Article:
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Study Tour to Chiang Mai Provides Lessons on Communal Land Titling and Registration
Under the framework of its Learning and Alliance Building Component, and with support from the Regional Center for Social Science and Sustainable Development (RCSD), Chiang Mai University, the Mekong Region Land Governance (MRLG) project sponsored delegations from Lao PDR and Myanmar for a four-day study visit on the topic of communal land registration and titling in Chiang Mai province of Thailand.
The delegation consisted of fifteen representatives from various government and civil society stakeholder organizations in Lao PDR, including MoNRE’s Department of Land Administration, Department of Land Planning and Development; the Ministry of Agriculture and Forestry’s, Department of Forestry, Department of Agricultural Extension and Cooperatives, and Department of Agricultural Land Administration and Management; GIZ, international NGO Village Focus International, with coordination of the study tour led by MRLG. Myanmar government representatives also joined from Ministry of Environment, Conservation and Forestry, and Ministry of Agriculture and Irrigation. The group were also grateful to receive technical guidance and support from USAID Land Tenure Expert, Mr Robert Oberndorf.
Previous to field visit to meet communities the delegations had the chance to discuss with two professors from the RCSD and a representative from a Thai civil society group. This discussion focused on the Thai experience of communal land registration and positive impact it has had on the productivity of agricultural land by strengthening the rights of local farmers to continue to use and manage their land, increasing their confidence to protect and work the land productively.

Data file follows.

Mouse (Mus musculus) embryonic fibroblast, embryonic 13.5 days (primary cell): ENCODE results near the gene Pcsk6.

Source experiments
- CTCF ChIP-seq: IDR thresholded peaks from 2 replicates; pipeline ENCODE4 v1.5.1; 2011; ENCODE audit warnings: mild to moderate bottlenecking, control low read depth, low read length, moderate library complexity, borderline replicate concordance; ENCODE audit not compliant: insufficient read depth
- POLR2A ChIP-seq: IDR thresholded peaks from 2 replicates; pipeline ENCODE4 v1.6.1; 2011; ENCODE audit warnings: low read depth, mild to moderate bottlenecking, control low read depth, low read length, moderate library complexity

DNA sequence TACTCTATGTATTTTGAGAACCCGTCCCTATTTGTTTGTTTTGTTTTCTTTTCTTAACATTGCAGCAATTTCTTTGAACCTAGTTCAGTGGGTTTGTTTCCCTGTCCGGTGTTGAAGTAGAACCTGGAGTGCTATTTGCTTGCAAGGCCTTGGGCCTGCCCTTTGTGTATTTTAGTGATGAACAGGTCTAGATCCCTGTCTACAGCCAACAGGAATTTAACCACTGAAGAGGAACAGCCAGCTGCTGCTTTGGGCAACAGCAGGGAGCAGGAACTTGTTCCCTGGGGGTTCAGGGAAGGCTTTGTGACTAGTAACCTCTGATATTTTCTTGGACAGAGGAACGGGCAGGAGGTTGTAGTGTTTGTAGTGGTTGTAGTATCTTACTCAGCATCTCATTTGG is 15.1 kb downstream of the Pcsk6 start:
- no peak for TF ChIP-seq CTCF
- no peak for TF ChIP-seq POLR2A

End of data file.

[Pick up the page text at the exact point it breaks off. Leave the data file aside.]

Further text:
The study tour then traveled into two Sub-districts in Chiang Mai Province; Mae Faek in San Sai district and Mae Ta in Mae On district. In these areas, communities and community leaders, shared their experiences relating to communal land, including the situations that lead the communities to seek solutions through communal land registration. Participants discussed the benefits and challenges of models of communal land management and the registration process observed in the 2 communities and identified aspects that may be applicable in the context of their respective countries. Despite the differences in governance of the three countries, the teams identified common interests in productive agriculture, sustainable land use, rural development, and forest conservation.
Study tour participants learnt how communal land registration can be used to address issues faced by farming communities, and considered what practical issues should be considered prior to adopting the policy. All parties agreed to discuss possibilities for future collaborations. Outcomes and findings of the activity will be prepared by participants and shared through the next Land Sub-Sector Working Group Focal Group meeting on Communal Land Tenure, date to be confirmed.